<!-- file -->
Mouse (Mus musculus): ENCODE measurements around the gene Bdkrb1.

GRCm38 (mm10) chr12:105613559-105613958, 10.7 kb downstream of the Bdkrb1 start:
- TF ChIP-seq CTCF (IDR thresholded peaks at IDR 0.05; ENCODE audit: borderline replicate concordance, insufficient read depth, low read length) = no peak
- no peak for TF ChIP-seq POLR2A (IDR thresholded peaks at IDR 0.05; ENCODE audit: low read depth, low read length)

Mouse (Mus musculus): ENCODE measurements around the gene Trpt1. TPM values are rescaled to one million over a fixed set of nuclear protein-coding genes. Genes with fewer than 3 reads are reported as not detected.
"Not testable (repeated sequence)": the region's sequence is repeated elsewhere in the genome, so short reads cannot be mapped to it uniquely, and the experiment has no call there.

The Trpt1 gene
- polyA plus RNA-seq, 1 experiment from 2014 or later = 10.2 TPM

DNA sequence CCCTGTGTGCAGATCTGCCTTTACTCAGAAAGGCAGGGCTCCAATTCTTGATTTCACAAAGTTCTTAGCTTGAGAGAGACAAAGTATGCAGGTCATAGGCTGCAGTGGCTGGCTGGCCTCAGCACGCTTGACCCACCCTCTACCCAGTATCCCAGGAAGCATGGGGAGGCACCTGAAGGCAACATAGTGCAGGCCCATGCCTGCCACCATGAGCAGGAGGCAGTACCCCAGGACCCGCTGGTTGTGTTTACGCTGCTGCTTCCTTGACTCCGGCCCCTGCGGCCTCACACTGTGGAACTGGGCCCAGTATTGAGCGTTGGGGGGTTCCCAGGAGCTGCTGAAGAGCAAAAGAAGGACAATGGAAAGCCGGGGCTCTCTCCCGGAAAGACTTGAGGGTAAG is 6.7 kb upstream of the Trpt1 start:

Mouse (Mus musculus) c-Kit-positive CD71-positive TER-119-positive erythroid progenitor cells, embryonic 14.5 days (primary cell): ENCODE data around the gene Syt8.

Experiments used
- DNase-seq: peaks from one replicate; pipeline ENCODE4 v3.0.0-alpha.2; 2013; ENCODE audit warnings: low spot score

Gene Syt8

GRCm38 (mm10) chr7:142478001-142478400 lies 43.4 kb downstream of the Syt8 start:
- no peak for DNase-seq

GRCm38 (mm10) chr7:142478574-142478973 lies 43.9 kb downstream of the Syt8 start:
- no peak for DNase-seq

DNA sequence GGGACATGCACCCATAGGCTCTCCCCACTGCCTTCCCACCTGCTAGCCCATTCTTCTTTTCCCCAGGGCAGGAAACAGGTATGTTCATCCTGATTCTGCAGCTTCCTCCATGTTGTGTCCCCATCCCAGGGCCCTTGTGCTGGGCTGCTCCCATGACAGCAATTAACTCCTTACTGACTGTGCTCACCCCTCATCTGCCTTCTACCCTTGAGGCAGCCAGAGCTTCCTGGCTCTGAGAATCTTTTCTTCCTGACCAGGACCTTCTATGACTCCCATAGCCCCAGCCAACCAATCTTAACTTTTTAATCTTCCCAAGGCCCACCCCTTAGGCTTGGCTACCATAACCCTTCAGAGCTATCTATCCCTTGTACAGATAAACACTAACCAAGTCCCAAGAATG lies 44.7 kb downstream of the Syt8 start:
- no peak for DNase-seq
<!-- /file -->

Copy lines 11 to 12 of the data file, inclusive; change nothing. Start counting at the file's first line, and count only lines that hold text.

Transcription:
Experiments used
- DNase-seq: peaks from one replicate; pipeline ENCODE4 v3.0.0-alpha.2; 2013; ENCODE audit warnings: low spot score